• 20 April 1949 - The People's Liberation Army attacks HMS Amethyst (F116) travelling to the British Embassy in Nanjing in the Amethyst incident. The Chinese Communists do not recognise the Unequal treaties and protest the ship's right to sail on the Yangtze.[29]
  • 6 January 1950 – The United Kingdom recognises the PRC as the government of China and posts a chargé d'affaires ad interim in Beijing (Peking). The British expect a rapid exchange of Ambassadors. However, the PRC demands concessions on the Chinese seat at the UN and the foreign assets of the Republic of China.
  • c.1950 – British companies seeking trade with the PRC form the Group of 48 (now China-Britain Business Council).[23][30]
  • 1950 – British Commonwealth Forces in Korea successfully defend Hill 282 against Chinese and North Korean forces in the Battle of Pakchon, part of the Korean War.
  • 1950 – The Chinese People's Volunteer Army defeat U.N forces, including the British at the Battle of Chosin Reservoir, part of the Korean War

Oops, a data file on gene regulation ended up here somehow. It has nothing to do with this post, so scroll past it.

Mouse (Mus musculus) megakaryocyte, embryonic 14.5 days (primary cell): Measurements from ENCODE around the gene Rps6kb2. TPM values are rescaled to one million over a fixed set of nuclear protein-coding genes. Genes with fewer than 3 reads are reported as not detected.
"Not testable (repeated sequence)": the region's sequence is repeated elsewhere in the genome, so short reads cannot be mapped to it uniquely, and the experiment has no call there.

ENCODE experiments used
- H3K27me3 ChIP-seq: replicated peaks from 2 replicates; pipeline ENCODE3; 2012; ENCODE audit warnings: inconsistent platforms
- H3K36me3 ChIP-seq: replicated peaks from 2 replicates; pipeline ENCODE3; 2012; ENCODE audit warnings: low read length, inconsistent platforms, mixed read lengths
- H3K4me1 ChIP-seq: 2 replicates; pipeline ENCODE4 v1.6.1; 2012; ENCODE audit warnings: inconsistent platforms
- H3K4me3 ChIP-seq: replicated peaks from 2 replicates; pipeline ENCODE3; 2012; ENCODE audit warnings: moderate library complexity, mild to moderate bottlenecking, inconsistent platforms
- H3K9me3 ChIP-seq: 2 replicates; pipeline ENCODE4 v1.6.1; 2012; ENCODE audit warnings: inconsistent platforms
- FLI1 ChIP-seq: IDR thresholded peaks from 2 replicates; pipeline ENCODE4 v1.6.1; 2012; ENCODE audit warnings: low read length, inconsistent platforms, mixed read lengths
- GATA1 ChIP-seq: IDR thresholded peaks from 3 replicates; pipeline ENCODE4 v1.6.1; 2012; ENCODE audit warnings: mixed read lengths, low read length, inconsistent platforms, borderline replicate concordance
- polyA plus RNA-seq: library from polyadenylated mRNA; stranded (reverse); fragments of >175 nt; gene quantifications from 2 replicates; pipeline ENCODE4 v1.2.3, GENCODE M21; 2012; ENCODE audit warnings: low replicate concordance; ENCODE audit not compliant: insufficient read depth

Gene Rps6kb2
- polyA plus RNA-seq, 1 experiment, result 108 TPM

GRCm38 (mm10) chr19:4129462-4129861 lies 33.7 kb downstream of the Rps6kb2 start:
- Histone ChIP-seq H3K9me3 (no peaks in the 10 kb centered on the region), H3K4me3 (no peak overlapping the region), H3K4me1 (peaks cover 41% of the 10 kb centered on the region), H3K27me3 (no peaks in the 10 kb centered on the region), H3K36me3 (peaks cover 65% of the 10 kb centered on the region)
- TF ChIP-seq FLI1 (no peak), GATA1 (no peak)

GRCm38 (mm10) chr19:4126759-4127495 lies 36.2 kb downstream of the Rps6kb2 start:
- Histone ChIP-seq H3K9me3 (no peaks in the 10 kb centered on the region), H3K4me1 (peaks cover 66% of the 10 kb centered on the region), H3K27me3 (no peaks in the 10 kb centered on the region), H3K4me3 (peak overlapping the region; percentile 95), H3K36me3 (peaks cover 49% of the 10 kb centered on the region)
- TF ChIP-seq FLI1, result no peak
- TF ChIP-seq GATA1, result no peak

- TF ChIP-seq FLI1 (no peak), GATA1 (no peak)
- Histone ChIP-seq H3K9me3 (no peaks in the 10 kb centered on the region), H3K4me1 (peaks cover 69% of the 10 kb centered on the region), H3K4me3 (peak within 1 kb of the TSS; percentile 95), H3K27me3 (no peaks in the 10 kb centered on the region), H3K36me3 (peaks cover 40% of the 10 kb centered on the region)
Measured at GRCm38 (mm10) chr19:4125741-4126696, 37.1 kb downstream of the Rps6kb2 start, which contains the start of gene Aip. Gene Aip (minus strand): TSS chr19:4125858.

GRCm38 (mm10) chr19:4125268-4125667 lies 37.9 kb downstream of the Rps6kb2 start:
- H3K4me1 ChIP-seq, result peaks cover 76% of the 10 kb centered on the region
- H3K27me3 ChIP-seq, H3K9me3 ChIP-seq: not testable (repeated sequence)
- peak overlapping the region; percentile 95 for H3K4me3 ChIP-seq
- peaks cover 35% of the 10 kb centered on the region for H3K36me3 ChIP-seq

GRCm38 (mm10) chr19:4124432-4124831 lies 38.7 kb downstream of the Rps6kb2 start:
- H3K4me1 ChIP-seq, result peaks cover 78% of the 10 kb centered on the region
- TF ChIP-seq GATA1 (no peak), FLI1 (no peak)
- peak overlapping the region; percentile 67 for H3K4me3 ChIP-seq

• 1951 – Chinese forces clash with U.N forces including the British at the Imjin River.
  • 1951 – Chinese forces attacking outnumbered British Commonwealth forces are held back in the Battle of Kapyong.
  • 1951 – British Commonwealth forces successfully capture Hill 317 from Chinese forces in the Battle of Maryang San.
  • 1953 – Outnumbered British forces successfully defend Yong Dong against Chinese forces in the Battle of the Hook.
  • 1954 – The Sino-British Trade Committee formed as semi-official trade body (later merged with the Group of 48).
  • 1954 – A British Labour Party delegation including Clement Attlee visits China at the invitation of then Foreign Minister Zhou Enlai.[31] Attlee became the first high-ranking western politician to meet Mao Zedong.[32]
  • 17 June 1954 – Following talks at the Geneva Conference, the PRC agrees to station a chargé d'affaires in London. The same talks resulted in an agreement to re-open a British office in Shanghai, and the grant of exit visas to several British businessmen confined to the mainland since 1951.[33]
  • 1961 – The UK begins to vote in the General Assembly for PRC membership of the United Nations. It has abstained on votes since 1950.[34]